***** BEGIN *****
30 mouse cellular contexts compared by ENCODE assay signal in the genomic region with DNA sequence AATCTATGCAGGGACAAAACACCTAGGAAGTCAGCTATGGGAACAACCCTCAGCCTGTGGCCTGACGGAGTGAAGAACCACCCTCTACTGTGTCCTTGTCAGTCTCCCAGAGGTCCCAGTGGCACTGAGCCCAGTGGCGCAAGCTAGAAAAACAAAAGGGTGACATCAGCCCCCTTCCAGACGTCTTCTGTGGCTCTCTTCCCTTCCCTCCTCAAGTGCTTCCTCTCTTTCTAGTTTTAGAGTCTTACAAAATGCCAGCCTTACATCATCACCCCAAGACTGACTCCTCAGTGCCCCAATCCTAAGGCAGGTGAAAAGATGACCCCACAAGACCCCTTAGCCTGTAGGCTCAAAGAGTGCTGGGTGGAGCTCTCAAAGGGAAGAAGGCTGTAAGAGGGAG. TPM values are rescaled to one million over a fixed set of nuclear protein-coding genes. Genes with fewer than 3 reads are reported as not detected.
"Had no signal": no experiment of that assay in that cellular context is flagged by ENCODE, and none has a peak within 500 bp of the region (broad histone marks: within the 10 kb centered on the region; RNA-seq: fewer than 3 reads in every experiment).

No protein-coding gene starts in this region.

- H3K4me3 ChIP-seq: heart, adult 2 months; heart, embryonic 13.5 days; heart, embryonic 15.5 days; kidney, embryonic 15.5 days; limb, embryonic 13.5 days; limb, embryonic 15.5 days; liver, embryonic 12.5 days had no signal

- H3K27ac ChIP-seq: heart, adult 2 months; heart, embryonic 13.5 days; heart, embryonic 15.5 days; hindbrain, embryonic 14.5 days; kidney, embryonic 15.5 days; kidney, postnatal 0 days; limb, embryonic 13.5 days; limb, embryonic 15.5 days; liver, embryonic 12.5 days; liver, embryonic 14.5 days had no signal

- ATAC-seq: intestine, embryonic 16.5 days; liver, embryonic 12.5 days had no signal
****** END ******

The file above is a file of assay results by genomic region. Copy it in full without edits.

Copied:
30 mouse cellular contexts compared by ENCODE assay signal in the genomic region with DNA sequence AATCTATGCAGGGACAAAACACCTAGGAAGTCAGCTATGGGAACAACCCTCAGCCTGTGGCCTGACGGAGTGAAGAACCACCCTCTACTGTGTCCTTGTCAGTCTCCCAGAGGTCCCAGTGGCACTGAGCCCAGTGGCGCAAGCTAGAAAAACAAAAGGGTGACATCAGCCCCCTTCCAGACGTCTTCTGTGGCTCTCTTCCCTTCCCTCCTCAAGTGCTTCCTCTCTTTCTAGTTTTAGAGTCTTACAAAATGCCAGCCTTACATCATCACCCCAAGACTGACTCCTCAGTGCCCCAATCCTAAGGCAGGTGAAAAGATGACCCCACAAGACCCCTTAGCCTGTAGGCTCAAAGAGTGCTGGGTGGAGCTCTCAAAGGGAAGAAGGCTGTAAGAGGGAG. TPM values are rescaled to one million over a fixed set of nuclear protein-coding genes. Genes with fewer than 3 reads are reported as not detected.
"Had no signal": no experiment of that assay in that cellular context is flagged by ENCODE, and none has a peak within 500 bp of the region (broad histone marks: within the 10 kb centered on the region; RNA-seq: fewer than 3 reads in every experiment).

No protein-coding gene starts in this region.

- H3K4me3 ChIP-seq: heart, adult 2 months; heart, embryonic 13.5 days; heart, embryonic 15.5 days; kidney, embryonic 15.5 days; limb, embryonic 13.5 days; limb, embryonic 15.5 days; liver, embryonic 12.5 days had no signal

- H3K27ac ChIP-seq: heart, adult 2 months; heart, embryonic 13.5 days; heart, embryonic 15.5 days; hindbrain, embryonic 14.5 days; kidney, embryonic 15.5 days; kidney, postnatal 0 days; limb, embryonic 13.5 days; limb, embryonic 15.5 days; liver, embryonic 12.5 days; liver, embryonic 14.5 days had no signal

- ATAC-seq: intestine, embryonic 16.5 days; liver, embryonic 12.5 days had no signal